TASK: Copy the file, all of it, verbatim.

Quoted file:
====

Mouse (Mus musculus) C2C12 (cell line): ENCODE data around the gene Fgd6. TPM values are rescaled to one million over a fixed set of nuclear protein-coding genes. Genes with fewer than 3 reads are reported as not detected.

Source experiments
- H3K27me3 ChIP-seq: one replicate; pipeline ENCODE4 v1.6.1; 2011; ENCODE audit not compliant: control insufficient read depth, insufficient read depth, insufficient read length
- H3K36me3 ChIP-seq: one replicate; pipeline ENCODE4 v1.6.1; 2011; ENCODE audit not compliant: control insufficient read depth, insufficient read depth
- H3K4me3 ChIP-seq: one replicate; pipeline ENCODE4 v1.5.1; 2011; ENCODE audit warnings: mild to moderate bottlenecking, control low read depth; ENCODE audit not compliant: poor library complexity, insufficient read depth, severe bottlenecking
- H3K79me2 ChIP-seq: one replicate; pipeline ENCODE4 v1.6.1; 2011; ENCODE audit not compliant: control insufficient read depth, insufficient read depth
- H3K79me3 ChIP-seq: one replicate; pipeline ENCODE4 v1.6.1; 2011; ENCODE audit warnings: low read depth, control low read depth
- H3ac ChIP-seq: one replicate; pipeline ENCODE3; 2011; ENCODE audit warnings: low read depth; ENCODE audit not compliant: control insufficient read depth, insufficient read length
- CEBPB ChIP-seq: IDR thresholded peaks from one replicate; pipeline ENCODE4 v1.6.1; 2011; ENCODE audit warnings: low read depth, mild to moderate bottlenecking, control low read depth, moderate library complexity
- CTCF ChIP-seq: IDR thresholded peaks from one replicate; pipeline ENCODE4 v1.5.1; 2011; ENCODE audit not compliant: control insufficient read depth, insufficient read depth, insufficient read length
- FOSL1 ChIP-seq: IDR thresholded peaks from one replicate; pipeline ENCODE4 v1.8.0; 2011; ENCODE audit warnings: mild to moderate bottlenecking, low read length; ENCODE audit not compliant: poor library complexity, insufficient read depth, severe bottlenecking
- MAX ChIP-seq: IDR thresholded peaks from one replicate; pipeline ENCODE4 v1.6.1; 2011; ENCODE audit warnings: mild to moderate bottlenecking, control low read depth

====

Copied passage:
Mouse (Mus musculus) C2C12 (cell line): ENCODE data around the gene Fgd6. TPM values are rescaled to one million over a fixed set of nuclear protein-coding genes. Genes with fewer than 3 reads are reported as not detected.

Source experiments
- H3K27me3 ChIP-seq: one replicate; pipeline ENCODE4 v1.6.1; 2011; ENCODE audit not compliant: control insufficient read depth, insufficient read depth, insufficient read length
- H3K36me3 ChIP-seq: one replicate; pipeline ENCODE4 v1.6.1; 2011; ENCODE audit not compliant: control insufficient read depth, insufficient read depth
- H3K4me3 ChIP-seq: one replicate; pipeline ENCODE4 v1.5.1; 2011; ENCODE audit warnings: mild to moderate bottlenecking, control low read depth; ENCODE audit not compliant: poor library complexity, insufficient read depth, severe bottlenecking
- H3K79me2 ChIP-seq: one replicate; pipeline ENCODE4 v1.6.1; 2011; ENCODE audit not compliant: control insufficient read depth, insufficient read depth
- H3K79me3 ChIP-seq: one replicate; pipeline ENCODE4 v1.6.1; 2011; ENCODE audit warnings: low read depth, control low read depth
- H3ac ChIP-seq: one replicate; pipeline ENCODE3; 2011; ENCODE audit warnings: low read depth; ENCODE audit not compliant: control insufficient read depth, insufficient read length
- CEBPB ChIP-seq: IDR thresholded peaks from one replicate; pipeline ENCODE4 v1.6.1; 2011; ENCODE audit warnings: low read depth, mild to moderate bottlenecking, control low read depth, moderate library complexity
- CTCF ChIP-seq: IDR thresholded peaks from one replicate; pipeline ENCODE4 v1.5.1; 2011; ENCODE audit not compliant: control insufficient read depth, insufficient read depth, insufficient read length
- FOSL1 ChIP-seq: IDR thresholded peaks from one replicate; pipeline ENCODE4 v1.8.0; 2011; ENCODE audit warnings: mild to moderate bottlenecking, low read length; ENCODE audit not compliant: poor library complexity, insufficient read depth, severe bottlenecking
- MAX ChIP-seq: IDR thresholded peaks from one replicate; pipeline ENCODE4 v1.6.1; 2011; ENCODE audit warnings: mild to moderate bottlenecking, control low read depth